Wednesday, June 20th, 2018

Obama’s Ruby Slippers: Enforcement Discretion in the Absence of Immigration Reform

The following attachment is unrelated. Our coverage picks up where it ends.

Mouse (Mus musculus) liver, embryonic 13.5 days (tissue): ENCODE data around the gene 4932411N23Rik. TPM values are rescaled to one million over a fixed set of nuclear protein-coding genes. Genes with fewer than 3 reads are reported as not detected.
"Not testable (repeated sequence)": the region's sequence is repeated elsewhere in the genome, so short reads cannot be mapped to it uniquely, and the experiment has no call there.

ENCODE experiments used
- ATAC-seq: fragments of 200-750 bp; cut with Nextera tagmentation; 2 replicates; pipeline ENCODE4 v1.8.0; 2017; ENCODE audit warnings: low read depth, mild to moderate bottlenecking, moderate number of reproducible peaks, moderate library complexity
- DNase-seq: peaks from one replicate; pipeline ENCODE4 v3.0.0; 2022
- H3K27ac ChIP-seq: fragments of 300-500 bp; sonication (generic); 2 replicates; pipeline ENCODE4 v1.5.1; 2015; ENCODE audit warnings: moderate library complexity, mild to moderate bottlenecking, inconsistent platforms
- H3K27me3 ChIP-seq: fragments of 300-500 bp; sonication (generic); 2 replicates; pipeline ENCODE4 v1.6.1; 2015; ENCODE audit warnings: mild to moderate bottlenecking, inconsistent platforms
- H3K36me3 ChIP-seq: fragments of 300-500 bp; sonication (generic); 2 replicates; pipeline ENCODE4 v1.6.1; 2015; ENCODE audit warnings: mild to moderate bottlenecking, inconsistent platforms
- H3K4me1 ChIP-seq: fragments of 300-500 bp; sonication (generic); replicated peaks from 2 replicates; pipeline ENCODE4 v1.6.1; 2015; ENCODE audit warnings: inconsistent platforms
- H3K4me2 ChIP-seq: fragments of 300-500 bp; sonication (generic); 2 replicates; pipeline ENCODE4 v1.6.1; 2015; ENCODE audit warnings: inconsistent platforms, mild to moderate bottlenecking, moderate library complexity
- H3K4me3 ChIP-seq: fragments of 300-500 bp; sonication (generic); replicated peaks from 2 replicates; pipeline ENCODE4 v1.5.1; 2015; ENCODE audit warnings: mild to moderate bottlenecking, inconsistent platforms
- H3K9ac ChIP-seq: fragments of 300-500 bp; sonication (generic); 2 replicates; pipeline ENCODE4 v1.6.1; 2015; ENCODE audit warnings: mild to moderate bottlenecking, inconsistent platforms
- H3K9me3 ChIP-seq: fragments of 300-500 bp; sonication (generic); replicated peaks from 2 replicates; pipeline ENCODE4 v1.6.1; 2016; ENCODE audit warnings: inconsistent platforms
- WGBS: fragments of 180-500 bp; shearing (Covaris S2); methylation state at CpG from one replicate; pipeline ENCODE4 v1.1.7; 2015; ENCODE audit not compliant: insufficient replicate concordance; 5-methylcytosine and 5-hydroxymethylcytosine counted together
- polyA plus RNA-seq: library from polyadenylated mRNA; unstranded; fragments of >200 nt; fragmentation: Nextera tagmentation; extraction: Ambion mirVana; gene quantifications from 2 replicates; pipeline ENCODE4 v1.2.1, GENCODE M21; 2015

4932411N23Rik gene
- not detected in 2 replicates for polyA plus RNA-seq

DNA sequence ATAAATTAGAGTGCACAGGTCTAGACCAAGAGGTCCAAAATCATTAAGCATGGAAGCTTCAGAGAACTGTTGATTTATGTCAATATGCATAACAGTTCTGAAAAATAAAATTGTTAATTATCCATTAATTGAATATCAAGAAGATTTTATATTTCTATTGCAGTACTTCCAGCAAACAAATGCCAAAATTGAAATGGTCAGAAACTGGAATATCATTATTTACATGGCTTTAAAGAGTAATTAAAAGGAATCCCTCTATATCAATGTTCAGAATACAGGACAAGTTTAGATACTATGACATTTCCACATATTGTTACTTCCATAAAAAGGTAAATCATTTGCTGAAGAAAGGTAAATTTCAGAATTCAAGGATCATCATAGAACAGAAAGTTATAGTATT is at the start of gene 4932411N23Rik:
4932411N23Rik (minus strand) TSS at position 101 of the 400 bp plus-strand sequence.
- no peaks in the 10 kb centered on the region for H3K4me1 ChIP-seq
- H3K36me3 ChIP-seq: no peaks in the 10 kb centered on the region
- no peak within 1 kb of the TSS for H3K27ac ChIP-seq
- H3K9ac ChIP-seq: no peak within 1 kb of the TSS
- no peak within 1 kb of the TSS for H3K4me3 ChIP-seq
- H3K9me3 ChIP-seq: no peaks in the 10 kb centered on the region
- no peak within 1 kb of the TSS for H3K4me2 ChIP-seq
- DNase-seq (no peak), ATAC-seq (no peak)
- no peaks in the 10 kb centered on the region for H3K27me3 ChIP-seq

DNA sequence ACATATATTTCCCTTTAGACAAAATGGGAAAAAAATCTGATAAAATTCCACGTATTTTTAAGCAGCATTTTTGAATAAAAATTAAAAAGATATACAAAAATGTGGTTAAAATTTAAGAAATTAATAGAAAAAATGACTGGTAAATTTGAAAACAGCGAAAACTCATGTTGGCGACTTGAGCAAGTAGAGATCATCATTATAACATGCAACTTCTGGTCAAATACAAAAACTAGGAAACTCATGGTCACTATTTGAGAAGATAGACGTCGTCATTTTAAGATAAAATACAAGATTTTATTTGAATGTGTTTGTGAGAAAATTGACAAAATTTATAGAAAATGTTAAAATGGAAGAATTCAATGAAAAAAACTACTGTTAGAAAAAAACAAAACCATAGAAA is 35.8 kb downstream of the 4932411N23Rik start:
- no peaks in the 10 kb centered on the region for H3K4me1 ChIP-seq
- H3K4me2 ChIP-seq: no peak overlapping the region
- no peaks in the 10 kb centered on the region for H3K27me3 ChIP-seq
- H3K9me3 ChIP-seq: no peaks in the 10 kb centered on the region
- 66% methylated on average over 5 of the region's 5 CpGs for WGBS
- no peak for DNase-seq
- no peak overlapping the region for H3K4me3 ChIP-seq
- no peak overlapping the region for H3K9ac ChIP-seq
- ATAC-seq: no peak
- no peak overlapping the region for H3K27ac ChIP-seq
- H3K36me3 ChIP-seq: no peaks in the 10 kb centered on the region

"This article explores how Deferred Action for Childhood Arrivals (DACA) emerged both from thwarted efforts at immigration reform and the Supreme Court’s highly anticipated decision in Arizona v. United States. I argue that DACA not only was adopted in response to repeated failed efforts to pass the DREAM Act; it was also promulgated in anticipation of a possible favorable ruling by the Court on S.B. 1070. In Part I, I examine the current separation of powers crisis in immigration policy. I look in particular at both the context in which DACA was adopted and at the ICE Plaintiffs’ challenge to DACA’s constitutionality in Crane et al v. Napolitano. I address several of the constitutional concerns raised, classifying them into four different types of arguments: 1.) The Youngstown-Curtiss-Wright Dichotomy; 2.) The Non-Delegation Doctrine Resurrection; 3.) The "Take Care" Crisis; and 4.) The Notice and Comment Myth. In Part II, I address the federalism crisis